Approximately 1 in 16 Americans has diabetes mellitus. It has been estimated that one-third of these people are unaware that they have the disease. Diabetes results in a 15- to 40-fold increased risk of amputations compared to the nondiabetic population. Each year an estimated 67,000 limbs are lost due to complications of diabetes. Long-standing diabetes causes damage to nerves and lowers resistance to infection. The loss of sensation associated with diabetic neuropathy causes deformities of the boney structure of the foot and abnormal pressure points that lead to erosions of the skin and subcutaneous tissue. Once the line of defense provided by the skin is disrupted, infection and gangrene can develop.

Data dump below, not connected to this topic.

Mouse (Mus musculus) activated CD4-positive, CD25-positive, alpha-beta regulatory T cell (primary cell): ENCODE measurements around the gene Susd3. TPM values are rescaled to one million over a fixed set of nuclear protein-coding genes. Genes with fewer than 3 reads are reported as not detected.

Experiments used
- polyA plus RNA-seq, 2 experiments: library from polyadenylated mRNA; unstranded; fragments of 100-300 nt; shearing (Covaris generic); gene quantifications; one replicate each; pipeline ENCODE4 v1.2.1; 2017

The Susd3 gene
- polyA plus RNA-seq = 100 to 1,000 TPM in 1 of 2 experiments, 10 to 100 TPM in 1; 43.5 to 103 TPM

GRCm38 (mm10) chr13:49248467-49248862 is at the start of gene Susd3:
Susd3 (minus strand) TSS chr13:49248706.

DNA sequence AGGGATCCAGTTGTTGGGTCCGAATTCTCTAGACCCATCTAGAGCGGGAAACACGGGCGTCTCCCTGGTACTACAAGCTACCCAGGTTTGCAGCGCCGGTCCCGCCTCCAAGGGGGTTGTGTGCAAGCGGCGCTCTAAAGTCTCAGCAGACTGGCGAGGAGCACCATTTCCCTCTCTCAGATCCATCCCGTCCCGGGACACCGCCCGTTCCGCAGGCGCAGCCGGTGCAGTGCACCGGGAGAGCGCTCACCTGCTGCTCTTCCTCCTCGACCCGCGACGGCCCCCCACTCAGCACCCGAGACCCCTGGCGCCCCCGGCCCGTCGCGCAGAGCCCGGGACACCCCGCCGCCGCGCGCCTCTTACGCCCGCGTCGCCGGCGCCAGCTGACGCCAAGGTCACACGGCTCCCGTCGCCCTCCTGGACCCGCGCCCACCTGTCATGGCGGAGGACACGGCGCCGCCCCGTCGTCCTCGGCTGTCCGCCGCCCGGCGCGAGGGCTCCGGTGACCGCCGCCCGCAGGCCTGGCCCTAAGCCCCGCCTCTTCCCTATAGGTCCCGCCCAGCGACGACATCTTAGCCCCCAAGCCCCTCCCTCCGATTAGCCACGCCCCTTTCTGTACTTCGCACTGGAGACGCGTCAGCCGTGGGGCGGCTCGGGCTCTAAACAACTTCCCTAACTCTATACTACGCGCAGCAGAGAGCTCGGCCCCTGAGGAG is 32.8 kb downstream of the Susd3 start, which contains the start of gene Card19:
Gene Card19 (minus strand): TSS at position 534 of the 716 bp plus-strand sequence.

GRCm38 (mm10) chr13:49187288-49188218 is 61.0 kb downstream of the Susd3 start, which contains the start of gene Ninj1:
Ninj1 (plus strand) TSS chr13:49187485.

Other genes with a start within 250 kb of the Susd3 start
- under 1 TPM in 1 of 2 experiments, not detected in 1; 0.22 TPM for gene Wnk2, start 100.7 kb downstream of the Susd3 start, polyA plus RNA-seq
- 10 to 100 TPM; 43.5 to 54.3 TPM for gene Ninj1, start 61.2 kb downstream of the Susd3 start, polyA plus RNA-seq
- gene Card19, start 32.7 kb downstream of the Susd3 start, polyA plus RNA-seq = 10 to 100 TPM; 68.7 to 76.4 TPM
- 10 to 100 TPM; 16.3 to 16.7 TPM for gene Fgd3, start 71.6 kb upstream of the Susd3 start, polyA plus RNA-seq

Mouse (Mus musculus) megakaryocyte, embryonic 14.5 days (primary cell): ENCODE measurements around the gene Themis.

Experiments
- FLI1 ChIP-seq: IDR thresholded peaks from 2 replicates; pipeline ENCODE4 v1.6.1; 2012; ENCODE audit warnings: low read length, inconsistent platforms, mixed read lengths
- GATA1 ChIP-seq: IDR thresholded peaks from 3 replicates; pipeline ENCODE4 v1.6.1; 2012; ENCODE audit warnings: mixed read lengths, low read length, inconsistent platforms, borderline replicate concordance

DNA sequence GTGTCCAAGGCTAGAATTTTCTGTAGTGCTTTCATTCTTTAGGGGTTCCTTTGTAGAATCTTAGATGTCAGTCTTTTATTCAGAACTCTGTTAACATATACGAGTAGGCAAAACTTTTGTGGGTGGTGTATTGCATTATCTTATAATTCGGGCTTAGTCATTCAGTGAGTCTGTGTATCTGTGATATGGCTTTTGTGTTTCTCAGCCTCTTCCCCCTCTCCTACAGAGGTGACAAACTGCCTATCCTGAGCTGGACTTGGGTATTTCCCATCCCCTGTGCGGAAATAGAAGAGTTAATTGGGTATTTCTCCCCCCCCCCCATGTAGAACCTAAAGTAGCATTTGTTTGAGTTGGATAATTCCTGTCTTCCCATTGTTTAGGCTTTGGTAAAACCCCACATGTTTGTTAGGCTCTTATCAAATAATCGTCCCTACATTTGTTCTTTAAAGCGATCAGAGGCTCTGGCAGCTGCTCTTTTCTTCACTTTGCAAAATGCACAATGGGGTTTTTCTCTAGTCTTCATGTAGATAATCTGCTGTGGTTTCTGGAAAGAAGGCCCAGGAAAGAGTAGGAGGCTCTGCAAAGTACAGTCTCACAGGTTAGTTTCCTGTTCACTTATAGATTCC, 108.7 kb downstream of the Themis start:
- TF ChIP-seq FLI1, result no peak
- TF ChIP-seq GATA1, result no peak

The most effective form of prevention is identification of patients at risk. Diabetic patients who have lost protective sensation may need special footwear to prevent ulcers from occurring. When ulcers develop, it is important to document the status of the circulation to the feet by careful pulse examination, or noninvasive vascular studies.
A vascular surgeon should evaluate nonhealing ulcers or gangrene in a diabetic patient. Occasionally the circulation can be improved by minimally invasive, endovascular techniques. Frequently the extent of atherosclerosis seen in diabetic patients demands a surgical approach. Vascular Surgery Associates has extensive experience with complicated operations to improve circulation in diabetic patients. The chance of saving a threatened leg with impaired circulation is at least 90%.